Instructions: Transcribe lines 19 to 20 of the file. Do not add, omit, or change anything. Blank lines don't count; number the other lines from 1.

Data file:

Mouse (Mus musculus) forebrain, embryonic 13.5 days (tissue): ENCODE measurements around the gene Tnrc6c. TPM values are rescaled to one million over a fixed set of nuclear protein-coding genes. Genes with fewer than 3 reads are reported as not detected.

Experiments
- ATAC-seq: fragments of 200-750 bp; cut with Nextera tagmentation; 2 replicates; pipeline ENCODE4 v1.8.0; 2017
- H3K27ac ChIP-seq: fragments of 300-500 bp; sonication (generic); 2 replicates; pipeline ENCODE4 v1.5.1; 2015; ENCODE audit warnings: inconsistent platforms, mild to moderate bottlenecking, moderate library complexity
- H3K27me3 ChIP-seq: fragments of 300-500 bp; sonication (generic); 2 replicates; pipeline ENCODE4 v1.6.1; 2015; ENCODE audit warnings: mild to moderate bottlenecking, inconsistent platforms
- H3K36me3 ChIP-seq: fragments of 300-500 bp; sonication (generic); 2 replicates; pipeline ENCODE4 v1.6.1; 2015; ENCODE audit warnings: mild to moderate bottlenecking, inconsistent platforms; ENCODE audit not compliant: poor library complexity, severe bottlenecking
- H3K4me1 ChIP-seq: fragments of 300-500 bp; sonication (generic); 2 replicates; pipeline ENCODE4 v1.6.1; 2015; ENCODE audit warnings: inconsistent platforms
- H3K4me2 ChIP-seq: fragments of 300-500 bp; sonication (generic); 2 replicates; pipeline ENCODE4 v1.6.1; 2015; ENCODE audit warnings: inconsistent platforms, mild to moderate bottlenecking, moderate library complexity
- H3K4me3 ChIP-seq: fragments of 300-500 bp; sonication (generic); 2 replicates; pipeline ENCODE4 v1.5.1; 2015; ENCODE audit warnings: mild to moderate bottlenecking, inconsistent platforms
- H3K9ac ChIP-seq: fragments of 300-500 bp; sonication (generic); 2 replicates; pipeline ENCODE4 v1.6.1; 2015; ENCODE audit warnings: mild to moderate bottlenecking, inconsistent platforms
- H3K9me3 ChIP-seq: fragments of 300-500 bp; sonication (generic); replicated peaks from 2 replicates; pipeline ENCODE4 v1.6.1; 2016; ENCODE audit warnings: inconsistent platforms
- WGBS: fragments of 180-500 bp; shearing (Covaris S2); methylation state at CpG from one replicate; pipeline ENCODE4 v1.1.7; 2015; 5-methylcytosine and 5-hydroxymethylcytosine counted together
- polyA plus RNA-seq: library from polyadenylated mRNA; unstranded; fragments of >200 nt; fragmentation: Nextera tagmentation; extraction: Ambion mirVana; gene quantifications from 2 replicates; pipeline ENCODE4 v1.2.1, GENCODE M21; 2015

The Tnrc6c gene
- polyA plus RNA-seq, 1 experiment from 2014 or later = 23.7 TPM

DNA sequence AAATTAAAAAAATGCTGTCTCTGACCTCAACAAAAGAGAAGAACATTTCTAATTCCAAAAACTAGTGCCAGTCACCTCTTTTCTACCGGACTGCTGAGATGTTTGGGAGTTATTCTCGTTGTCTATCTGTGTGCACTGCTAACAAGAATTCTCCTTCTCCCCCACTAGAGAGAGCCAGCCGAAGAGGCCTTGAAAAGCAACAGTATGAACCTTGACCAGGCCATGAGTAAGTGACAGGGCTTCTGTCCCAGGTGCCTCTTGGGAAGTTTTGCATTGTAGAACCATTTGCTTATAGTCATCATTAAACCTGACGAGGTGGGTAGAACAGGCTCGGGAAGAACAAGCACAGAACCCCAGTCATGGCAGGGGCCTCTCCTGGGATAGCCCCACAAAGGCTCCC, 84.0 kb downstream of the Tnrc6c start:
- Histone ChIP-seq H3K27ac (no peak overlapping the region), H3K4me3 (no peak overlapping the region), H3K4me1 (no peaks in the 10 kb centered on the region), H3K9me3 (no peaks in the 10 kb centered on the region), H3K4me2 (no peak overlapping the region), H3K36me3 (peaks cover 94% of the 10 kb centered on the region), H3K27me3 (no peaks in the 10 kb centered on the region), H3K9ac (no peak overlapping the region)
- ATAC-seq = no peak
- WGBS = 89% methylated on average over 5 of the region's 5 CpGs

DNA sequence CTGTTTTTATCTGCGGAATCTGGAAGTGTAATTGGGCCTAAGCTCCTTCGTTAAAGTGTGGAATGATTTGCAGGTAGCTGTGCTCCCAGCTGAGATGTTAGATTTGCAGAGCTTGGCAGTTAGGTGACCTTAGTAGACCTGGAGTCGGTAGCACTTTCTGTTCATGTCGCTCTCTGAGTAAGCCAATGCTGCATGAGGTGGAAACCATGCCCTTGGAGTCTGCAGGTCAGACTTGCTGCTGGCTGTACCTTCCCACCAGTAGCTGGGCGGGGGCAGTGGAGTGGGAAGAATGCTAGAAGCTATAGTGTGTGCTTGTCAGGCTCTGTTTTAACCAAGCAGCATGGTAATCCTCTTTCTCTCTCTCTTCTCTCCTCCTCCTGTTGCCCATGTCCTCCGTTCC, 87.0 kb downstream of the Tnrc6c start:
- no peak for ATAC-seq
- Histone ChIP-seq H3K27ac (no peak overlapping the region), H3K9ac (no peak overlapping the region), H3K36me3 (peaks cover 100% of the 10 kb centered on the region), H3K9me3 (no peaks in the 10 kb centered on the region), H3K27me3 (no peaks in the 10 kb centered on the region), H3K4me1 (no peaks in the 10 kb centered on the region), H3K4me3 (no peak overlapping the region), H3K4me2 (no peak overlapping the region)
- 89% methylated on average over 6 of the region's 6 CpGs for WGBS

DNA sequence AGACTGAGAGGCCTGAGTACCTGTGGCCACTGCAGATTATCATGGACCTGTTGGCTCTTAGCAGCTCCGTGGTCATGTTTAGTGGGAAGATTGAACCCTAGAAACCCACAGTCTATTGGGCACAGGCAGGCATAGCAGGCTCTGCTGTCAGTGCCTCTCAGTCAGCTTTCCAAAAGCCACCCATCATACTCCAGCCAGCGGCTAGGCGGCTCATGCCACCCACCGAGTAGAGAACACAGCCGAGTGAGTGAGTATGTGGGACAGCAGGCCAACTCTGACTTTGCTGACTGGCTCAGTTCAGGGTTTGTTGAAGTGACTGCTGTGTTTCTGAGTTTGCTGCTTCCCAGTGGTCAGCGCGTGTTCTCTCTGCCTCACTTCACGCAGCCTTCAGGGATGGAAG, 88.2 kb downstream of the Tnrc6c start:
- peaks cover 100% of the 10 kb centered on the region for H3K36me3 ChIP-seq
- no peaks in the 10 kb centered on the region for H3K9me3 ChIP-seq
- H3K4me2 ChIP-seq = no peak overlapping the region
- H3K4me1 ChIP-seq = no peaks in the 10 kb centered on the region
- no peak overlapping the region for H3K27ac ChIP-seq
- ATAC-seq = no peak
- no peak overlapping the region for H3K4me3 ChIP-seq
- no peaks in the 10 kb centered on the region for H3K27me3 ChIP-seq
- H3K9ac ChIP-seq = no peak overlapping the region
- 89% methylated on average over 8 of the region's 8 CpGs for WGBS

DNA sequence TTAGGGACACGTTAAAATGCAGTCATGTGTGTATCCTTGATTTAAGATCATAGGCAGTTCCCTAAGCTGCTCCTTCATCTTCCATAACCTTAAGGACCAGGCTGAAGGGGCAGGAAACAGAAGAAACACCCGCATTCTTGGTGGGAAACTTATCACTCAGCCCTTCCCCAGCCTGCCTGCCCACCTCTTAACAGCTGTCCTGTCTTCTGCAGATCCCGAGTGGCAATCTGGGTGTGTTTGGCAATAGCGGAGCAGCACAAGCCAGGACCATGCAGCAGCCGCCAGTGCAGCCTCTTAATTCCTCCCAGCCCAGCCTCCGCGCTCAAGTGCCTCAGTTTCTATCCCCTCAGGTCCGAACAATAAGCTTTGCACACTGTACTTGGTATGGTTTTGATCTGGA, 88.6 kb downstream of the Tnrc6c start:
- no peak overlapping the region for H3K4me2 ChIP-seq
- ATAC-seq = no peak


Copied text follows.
- WGBS = 89% methylated on average over 5 of the region's 5 CpGs

DNA sequence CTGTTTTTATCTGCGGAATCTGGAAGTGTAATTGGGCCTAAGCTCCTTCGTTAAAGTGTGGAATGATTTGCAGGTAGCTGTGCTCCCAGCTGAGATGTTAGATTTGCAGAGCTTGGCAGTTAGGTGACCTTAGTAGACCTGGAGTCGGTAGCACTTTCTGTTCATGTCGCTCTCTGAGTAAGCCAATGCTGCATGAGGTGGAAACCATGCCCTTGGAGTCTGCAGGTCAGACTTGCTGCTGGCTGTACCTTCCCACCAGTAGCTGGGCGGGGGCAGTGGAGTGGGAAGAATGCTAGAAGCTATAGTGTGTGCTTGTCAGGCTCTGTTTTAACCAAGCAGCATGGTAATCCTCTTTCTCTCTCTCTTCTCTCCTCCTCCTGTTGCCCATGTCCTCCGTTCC, 87.0 kb downstream of the Tnrc6c start: